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Am J Gastroenterol. 1983 Oct;78(10):641-4.

Antibiotic penetration in liver infection: a case of tobramycin failure responsive to moxalactam.


A 23-year-old man sustained a severe liver laceration which subsequently became infected with Enterobacter aerogenes. Blood cultures were positive for this organism and the patient experienced sepsis. Over the course of 18 days, his bilirubin and serum creatinine increased from normal to 40 and 2.7 mg/dl, respectively. Tobramycin, clindamycin, and penicillin failed to control the infection despite in vitro sensitivity of the organism to tobramycin. Moxalactam was started as a last resort, and the symptoms of infection resolved in 12 h. Both hepatic and renal function returned to normal, and the patient was discharged without complications. Moxalactam concentrations in wound fluid exceeded serum concentrations and the usual minimum inhibitory concentration of the infecting organism. A likely explanation for response to moxalactam, in face of tobramycin failure, was that moxalactam was able to reach the site of infection.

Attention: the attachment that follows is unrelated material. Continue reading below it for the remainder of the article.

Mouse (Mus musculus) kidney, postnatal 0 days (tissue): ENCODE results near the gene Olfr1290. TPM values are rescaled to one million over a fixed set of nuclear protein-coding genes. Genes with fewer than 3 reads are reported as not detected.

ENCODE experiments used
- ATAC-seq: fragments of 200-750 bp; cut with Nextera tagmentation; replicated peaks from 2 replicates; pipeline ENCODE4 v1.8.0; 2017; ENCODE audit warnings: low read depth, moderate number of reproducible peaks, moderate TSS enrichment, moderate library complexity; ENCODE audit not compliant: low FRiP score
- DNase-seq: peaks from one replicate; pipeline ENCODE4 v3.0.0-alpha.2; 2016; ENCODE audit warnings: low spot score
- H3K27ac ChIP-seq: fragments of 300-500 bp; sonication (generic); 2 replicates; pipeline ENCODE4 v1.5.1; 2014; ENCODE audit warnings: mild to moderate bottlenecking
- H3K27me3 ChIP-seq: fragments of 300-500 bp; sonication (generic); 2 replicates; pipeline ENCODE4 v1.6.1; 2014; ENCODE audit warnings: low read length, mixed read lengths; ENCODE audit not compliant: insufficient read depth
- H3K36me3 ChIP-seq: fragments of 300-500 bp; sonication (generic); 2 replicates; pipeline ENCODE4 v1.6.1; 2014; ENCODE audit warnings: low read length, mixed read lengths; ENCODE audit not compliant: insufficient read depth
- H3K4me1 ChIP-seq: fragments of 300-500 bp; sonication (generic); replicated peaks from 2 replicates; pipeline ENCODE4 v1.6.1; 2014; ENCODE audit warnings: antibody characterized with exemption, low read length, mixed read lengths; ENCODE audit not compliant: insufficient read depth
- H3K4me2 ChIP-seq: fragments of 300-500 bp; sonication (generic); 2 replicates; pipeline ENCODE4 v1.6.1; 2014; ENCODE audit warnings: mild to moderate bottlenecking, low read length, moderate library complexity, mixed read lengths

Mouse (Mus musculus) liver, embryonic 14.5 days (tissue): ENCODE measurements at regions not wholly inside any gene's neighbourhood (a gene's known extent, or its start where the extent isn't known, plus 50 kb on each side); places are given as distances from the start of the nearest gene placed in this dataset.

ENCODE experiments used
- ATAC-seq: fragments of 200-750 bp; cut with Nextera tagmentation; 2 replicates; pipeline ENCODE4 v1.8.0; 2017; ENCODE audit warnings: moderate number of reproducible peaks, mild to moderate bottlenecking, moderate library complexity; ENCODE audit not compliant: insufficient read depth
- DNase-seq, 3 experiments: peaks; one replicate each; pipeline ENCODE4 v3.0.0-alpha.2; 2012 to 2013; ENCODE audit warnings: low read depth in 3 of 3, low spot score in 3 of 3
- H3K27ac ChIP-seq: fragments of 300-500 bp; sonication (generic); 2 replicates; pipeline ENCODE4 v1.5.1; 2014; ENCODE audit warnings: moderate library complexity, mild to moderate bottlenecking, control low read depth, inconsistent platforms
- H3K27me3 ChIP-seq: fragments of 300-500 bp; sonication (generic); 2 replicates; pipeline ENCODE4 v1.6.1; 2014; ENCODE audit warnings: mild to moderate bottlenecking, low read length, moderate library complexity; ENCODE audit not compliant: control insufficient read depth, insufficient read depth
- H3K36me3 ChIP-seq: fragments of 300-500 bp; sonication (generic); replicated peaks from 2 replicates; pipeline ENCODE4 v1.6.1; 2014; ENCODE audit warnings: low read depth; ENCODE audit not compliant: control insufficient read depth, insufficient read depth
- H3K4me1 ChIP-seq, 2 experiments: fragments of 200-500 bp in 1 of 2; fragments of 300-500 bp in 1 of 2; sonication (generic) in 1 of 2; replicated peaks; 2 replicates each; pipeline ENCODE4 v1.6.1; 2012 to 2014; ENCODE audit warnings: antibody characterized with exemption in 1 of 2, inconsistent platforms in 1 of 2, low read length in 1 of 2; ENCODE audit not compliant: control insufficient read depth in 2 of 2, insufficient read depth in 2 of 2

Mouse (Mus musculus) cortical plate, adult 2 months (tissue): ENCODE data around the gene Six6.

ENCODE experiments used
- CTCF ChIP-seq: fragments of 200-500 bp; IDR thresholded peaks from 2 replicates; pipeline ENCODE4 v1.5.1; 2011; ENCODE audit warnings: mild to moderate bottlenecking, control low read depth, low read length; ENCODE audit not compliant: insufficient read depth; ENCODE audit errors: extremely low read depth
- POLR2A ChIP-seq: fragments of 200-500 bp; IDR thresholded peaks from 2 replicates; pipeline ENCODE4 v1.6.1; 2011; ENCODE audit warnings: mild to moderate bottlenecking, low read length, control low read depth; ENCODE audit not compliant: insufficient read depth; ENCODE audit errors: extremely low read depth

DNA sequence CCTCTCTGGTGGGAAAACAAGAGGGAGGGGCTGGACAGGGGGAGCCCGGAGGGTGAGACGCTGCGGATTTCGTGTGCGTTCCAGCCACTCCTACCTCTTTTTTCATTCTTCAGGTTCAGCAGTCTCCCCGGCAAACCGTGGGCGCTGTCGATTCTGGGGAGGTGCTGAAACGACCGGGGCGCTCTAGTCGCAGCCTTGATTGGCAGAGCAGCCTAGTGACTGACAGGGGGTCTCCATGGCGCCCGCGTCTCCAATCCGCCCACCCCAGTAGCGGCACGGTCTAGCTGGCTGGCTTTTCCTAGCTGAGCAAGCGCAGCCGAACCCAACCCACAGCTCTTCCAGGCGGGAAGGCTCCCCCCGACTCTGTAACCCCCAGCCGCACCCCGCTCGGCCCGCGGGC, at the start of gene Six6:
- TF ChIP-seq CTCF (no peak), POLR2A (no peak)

[Indexed for MEDLINE]

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